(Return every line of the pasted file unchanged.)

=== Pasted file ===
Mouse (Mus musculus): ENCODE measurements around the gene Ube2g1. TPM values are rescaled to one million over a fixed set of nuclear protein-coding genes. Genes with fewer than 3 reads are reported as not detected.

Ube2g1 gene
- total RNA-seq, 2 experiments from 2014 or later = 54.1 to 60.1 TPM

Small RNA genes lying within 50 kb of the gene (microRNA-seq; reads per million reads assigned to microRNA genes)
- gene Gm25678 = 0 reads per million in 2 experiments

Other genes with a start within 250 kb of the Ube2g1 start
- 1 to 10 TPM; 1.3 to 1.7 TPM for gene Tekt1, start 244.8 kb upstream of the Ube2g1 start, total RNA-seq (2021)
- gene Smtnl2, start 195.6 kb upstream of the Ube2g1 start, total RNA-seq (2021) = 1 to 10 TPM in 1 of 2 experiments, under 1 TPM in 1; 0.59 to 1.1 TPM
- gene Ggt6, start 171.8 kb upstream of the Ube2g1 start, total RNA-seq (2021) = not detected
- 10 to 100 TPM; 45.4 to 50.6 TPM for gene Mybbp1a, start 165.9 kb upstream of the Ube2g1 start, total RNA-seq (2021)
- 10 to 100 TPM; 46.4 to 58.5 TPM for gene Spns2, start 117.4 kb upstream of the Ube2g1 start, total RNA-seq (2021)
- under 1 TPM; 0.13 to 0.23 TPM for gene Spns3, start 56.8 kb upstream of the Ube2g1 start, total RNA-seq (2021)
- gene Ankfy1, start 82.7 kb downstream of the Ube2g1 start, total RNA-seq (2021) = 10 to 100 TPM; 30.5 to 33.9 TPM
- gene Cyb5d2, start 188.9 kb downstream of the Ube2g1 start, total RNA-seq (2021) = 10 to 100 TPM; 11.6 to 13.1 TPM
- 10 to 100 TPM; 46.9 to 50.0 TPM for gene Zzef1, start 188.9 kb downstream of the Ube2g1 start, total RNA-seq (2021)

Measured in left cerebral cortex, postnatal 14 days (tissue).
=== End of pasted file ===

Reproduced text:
Mouse (Mus musculus): ENCODE measurements around the gene Ube2g1. TPM values are rescaled to one million over a fixed set of nuclear protein-coding genes. Genes with fewer than 3 reads are reported as not detected.

Ube2g1 gene
- total RNA-seq, 2 experiments from 2014 or later = 54.1 to 60.1 TPM

Small RNA genes lying within 50 kb of the gene (microRNA-seq; reads per million reads assigned to microRNA genes)
- gene Gm25678 = 0 reads per million in 2 experiments

Other genes with a start within 250 kb of the Ube2g1 start
- 1 to 10 TPM; 1.3 to 1.7 TPM for gene Tekt1, start 244.8 kb upstream of the Ube2g1 start, total RNA-seq (2021)
- gene Smtnl2, start 195.6 kb upstream of the Ube2g1 start, total RNA-seq (2021) = 1 to 10 TPM in 1 of 2 experiments, under 1 TPM in 1; 0.59 to 1.1 TPM
- gene Ggt6, start 171.8 kb upstream of the Ube2g1 start, total RNA-seq (2021) = not detected
- 10 to 100 TPM; 45.4 to 50.6 TPM for gene Mybbp1a, start 165.9 kb upstream of the Ube2g1 start, total RNA-seq (2021)
- 10 to 100 TPM; 46.4 to 58.5 TPM for gene Spns2, start 117.4 kb upstream of the Ube2g1 start, total RNA-seq (2021)
- under 1 TPM; 0.13 to 0.23 TPM for gene Spns3, start 56.8 kb upstream of the Ube2g1 start, total RNA-seq (2021)
- gene Ankfy1, start 82.7 kb downstream of the Ube2g1 start, total RNA-seq (2021) = 10 to 100 TPM; 30.5 to 33.9 TPM
- gene Cyb5d2, start 188.9 kb downstream of the Ube2g1 start, total RNA-seq (2021) = 10 to 100 TPM; 11.6 to 13.1 TPM
- 10 to 100 TPM; 46.9 to 50.0 TPM for gene Zzef1, start 188.9 kb downstream of the Ube2g1 start, total RNA-seq (2021)

Measured in left cerebral cortex, postnatal 14 days (tissue).